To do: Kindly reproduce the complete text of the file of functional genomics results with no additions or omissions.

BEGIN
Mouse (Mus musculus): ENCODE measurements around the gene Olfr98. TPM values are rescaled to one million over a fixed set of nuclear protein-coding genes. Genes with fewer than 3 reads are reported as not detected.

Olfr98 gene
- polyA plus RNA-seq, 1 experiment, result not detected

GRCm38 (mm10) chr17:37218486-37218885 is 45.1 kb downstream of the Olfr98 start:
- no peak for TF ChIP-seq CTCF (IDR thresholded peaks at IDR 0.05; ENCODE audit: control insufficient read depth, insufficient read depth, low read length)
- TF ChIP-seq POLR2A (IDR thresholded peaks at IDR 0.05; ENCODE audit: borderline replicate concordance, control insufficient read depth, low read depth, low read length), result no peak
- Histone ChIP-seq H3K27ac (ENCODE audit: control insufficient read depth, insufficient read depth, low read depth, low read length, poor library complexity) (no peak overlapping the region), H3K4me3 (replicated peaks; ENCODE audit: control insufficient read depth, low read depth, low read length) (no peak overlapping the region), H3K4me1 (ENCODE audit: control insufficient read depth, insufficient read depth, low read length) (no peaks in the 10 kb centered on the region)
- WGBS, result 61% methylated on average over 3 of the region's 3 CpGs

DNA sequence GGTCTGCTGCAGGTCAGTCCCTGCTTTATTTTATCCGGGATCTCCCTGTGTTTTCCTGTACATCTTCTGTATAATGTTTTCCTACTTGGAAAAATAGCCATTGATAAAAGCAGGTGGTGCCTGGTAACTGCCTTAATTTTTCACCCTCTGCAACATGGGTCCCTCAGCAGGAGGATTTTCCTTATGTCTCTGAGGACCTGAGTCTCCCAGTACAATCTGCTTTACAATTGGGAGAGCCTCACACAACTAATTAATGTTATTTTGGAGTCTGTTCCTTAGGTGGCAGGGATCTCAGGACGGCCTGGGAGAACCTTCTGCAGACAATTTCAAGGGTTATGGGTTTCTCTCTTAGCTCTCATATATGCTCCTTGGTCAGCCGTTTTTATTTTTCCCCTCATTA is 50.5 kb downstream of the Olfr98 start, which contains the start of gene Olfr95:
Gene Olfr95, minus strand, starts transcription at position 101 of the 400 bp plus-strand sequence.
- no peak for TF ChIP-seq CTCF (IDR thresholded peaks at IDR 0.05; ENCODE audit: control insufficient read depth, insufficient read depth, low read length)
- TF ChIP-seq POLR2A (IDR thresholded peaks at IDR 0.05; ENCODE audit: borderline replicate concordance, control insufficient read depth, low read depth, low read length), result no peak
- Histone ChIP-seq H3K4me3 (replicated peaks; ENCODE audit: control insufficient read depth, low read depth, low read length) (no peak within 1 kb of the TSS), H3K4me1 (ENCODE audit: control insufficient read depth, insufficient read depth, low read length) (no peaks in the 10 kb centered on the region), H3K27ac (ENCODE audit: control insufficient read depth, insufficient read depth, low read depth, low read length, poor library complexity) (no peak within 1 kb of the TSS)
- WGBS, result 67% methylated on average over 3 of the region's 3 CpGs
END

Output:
Mouse (Mus musculus): ENCODE measurements around the gene Olfr98. TPM values are rescaled to one million over a fixed set of nuclear protein-coding genes. Genes with fewer than 3 reads are reported as not detected.

Olfr98 gene
- polyA plus RNA-seq, 1 experiment, result not detected

GRCm38 (mm10) chr17:37218486-37218885 is 45.1 kb downstream of the Olfr98 start:
- no peak for TF ChIP-seq CTCF (IDR thresholded peaks at IDR 0.05; ENCODE audit: control insufficient read depth, insufficient read depth, low read length)
- TF ChIP-seq POLR2A (IDR thresholded peaks at IDR 0.05; ENCODE audit: borderline replicate concordance, control insufficient read depth, low read depth, low read length), result no peak
- Histone ChIP-seq H3K27ac (ENCODE audit: control insufficient read depth, insufficient read depth, low read depth, low read length, poor library complexity) (no peak overlapping the region), H3K4me3 (replicated peaks; ENCODE audit: control insufficient read depth, low read depth, low read length) (no peak overlapping the region), H3K4me1 (ENCODE audit: control insufficient read depth, insufficient read depth, low read length) (no peaks in the 10 kb centered on the region)
- WGBS, result 61% methylated on average over 3 of the region's 3 CpGs

DNA sequence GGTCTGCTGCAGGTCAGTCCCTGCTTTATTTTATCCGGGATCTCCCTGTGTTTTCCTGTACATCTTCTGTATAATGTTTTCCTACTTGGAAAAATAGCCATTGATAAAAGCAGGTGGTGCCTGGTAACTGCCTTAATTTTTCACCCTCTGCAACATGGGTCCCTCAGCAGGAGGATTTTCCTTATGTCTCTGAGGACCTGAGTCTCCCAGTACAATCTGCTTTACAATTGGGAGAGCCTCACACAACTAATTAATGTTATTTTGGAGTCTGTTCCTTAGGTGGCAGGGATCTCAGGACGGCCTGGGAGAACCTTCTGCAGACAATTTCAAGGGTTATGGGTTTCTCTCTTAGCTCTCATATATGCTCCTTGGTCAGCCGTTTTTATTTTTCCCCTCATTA is 50.5 kb downstream of the Olfr98 start, which contains the start of gene Olfr95:
Gene Olfr95, minus strand, starts transcription at position 101 of the 400 bp plus-strand sequence.
- no peak for TF ChIP-seq CTCF (IDR thresholded peaks at IDR 0.05; ENCODE audit: control insufficient read depth, insufficient read depth, low read length)
- TF ChIP-seq POLR2A (IDR thresholded peaks at IDR 0.05; ENCODE audit: borderline replicate concordance, control insufficient read depth, low read depth, low read length), result no peak
- Histone ChIP-seq H3K4me3 (replicated peaks; ENCODE audit: control insufficient read depth, low read depth, low read length) (no peak within 1 kb of the TSS), H3K4me1 (ENCODE audit: control insufficient read depth, insufficient read depth, low read length) (no peaks in the 10 kb centered on the region), H3K27ac (ENCODE audit: control insufficient read depth, insufficient read depth, low read depth, low read length, poor library complexity) (no peak within 1 kb of the TSS)
- WGBS, result 67% methylated on average over 3 of the region's 3 CpGs